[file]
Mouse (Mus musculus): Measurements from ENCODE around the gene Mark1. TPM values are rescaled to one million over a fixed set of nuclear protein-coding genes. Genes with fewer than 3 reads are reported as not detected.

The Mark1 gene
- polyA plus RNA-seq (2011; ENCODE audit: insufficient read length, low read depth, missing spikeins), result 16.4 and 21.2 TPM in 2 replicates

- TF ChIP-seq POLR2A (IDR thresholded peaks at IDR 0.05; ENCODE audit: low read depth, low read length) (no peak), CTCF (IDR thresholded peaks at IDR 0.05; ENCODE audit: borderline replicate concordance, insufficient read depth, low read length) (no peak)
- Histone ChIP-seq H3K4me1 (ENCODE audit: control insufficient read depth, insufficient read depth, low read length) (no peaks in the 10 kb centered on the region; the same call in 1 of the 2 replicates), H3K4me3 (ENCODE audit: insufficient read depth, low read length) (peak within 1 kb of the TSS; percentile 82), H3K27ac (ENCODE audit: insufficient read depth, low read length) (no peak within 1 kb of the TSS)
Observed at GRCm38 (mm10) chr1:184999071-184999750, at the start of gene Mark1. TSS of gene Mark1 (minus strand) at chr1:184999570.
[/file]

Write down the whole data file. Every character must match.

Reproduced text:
Mouse (Mus musculus): Measurements from ENCODE around the gene Mark1. TPM values are rescaled to one million over a fixed set of nuclear protein-coding genes. Genes with fewer than 3 reads are reported as not detected.

The Mark1 gene
- polyA plus RNA-seq (2011; ENCODE audit: insufficient read length, low read depth, missing spikeins), result 16.4 and 21.2 TPM in 2 replicates

- TF ChIP-seq POLR2A (IDR thresholded peaks at IDR 0.05; ENCODE audit: low read depth, low read length) (no peak), CTCF (IDR thresholded peaks at IDR 0.05; ENCODE audit: borderline replicate concordance, insufficient read depth, low read length) (no peak)
- Histone ChIP-seq H3K4me1 (ENCODE audit: control insufficient read depth, insufficient read depth, low read length) (no peaks in the 10 kb centered on the region; the same call in 1 of the 2 replicates), H3K4me3 (ENCODE audit: insufficient read depth, low read length) (peak within 1 kb of the TSS; percentile 82), H3K27ac (ENCODE audit: insufficient read depth, low read length) (no peak within 1 kb of the TSS)
Observed at GRCm38 (mm10) chr1:184999071-184999750, at the start of gene Mark1. TSS of gene Mark1 (minus strand) at chr1:184999570.